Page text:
Brice Marden

29 October 2006–15 January 2007, Museum of Modern Art, New York

Brice Marden, 'Bear Print', 1997-98/2000, oil on linen

Brice Marden, 'Bear Print', 1997-98/2000, oil on linen

One of the most interesting parts of this show is the part that isn’t there: what happened to Brice Marden’s paintings between 1984—when he left off making the paintings built of juxtaposed monochrome panels, a body of work that had occupied him since the late 1960s, after having earlier concentrated on single gray panels—and 1986, when he started making the paintings based on linear webs of colour with which he is still involved? In fact, the exhibition makes the hiatus look even bigger, since it skips from 1981-82 ‘Elements I’ to 1987-87 ‘Diptych, Untitled #3’. A great sense of liberated energies emerged from this break or (as Brenda Richardson characterises it in her catalogue essay) crisis; Marden had gone from one understanding of how to negotiate the tension between the pictorial nature of a painting and its objectness—an understanding that had apparently become quite constraining, and had come to necessitate a combinatorial method that was starting to look mannered—to a different approach to the same perennial problem, this time one that keeps gently opening and closing the gap between image and object.

What went on for Marden around 1985? Was it a period of pure inactivity, of patient waiting? Or was it filled with unsatisfactory attempts, false starts? Neither the exhibition nor the otherwise admirably informative catalogue breathes a word. It’s a shame, because while Marden understands his art as all about the plane on which it occurs—thus the exhibition title, Plane Image—at another level it can be understood as being all about becoming. The plane is both a mental construct and a physical surface. How can they ever coincide? The gap between these two senses of ‘plane’ may be the source of the gap in Marden’s oeuvre. Between 1984 and 1986, Marden became Marden in a new way.

‘Become what you are,’ was Nietzsche’s daunting and paradoxical commandment; Marden had demanded of his paintings that they ‘become what they are’ by repeating as image what they are as objects. In his catalogue essay, Richard Shiff quotes extensively from Marden’s early writings, notes and interviews, among which one reads: ‘The paper is an integral part of the drawing. The wax… everything’s a real part of the drawing. It becomes very real. What is real must become real.’ And elsewhere: ‘Colour losing identities, becoming colour.’ Being must be becoming, and must become appearance: ‘If each panel is the same size, I want them all to look the same size.’ Somehow, after the crisis of the mid-1980s, Marden no longer had to strive for this sort of paradoxical tautology in which the real doubles back on itself. In his work of the past two decades, Marden simultaneously emphasises the plane (as a physical entity) by the way he moves his lines of colour across  it and opens it out (as a mental entity) by the way the interactions of those lines create a continual expansion and contraction of space, no longer (whatever Marden thinks) reducible to a plane—a sort of breathing, its support must rather be thought of as a sort of body.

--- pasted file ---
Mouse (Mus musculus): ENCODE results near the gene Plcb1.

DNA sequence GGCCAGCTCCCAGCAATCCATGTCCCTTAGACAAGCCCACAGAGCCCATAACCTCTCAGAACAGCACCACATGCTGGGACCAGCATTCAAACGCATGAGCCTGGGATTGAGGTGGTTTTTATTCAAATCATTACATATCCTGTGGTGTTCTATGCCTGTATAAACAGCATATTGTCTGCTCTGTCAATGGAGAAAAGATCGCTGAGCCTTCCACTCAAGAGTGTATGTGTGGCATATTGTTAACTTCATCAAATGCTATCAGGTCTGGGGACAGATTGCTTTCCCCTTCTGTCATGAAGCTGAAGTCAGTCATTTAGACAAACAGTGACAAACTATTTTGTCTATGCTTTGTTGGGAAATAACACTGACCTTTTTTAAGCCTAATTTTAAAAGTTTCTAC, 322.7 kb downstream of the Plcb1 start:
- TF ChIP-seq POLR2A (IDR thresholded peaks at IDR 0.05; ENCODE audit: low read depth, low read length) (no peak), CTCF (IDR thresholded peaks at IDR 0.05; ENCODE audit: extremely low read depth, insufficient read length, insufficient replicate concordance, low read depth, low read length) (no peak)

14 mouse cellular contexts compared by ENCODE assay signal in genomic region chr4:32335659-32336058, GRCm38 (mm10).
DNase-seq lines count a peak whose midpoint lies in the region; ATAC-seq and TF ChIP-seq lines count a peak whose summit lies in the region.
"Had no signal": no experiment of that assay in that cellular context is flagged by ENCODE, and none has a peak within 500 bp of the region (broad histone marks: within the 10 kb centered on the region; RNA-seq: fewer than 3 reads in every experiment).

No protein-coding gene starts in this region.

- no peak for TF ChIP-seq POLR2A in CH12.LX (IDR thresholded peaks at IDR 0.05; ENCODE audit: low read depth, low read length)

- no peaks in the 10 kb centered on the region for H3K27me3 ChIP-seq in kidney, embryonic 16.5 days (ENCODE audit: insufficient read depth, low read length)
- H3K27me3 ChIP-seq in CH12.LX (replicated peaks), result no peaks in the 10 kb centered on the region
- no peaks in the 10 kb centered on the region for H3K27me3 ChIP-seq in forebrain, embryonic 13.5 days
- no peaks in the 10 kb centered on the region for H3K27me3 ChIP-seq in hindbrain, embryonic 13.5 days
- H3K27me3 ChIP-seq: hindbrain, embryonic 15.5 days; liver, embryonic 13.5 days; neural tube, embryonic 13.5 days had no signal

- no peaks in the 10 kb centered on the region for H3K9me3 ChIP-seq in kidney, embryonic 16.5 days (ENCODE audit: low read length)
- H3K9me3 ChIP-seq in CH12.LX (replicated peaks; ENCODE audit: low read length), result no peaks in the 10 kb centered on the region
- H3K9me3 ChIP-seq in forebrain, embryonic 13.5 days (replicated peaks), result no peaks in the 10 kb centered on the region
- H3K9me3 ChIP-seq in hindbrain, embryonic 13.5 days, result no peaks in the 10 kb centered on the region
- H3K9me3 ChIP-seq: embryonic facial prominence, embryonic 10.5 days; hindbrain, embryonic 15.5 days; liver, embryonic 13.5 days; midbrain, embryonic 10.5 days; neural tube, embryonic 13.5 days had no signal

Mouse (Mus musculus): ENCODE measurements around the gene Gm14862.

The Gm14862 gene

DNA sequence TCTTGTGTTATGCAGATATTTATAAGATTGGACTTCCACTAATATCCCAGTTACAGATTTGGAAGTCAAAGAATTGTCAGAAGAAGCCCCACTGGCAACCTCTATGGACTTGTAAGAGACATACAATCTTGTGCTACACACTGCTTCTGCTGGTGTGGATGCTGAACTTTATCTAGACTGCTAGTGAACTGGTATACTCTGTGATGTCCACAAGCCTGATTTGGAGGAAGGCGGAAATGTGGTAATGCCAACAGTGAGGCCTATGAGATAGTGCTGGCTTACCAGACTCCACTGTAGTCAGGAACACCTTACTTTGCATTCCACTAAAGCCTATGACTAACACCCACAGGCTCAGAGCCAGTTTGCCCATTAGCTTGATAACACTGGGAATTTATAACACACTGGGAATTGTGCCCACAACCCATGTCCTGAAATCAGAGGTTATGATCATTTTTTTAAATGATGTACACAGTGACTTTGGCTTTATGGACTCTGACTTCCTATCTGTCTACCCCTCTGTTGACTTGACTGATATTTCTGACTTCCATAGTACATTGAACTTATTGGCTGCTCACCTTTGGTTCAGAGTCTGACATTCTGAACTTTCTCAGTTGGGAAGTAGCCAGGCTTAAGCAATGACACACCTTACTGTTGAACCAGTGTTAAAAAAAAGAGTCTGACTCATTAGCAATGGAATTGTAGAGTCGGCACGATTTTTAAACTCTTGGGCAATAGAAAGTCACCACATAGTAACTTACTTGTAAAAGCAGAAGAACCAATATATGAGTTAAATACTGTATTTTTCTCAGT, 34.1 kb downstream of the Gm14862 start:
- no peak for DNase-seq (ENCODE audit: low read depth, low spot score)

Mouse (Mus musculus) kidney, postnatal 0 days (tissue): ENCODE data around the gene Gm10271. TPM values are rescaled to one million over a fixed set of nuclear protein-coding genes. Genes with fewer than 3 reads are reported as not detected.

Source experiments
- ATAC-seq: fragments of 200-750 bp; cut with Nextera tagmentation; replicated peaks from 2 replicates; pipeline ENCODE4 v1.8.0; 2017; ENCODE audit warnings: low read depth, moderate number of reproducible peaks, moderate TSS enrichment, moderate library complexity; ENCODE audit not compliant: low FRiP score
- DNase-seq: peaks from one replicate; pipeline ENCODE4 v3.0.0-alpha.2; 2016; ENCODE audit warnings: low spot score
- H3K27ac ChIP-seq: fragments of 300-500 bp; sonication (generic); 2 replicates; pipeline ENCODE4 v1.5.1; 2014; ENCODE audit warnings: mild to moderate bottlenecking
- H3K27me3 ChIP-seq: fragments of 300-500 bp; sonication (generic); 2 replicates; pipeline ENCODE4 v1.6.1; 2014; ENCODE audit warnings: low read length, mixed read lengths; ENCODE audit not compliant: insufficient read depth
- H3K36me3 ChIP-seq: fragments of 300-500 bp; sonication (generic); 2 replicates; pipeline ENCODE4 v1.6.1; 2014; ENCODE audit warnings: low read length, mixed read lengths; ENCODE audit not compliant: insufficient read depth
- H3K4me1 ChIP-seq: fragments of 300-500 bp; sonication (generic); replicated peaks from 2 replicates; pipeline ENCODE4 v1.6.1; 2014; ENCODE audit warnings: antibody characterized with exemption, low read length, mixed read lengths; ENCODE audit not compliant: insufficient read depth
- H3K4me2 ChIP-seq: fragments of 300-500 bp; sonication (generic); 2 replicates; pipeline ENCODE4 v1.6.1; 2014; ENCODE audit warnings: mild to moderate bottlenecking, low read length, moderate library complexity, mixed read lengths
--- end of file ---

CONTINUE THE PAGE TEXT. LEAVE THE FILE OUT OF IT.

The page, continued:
The newest paintings here, ‘The Propitious Garden of Plane Image’, ‘Second Version’ and ‘The Propitious Garden of Plane Image’, ‘Third Version’, both 2000-2006, are very long, frieze-like arrays of dancing lines and interlocking colours extended over six canvases. They’re extraordinary, yet they have something of the rather cold, overcomplicated quality I remember from Marden’s last show of concatenated monochromes at the Pace Gallery in 1984. Their handling of scale puts the viewer at a distance from their physicality. Could a new crisis be brewing?

Barry Schwabsky is London reviews editor of MAP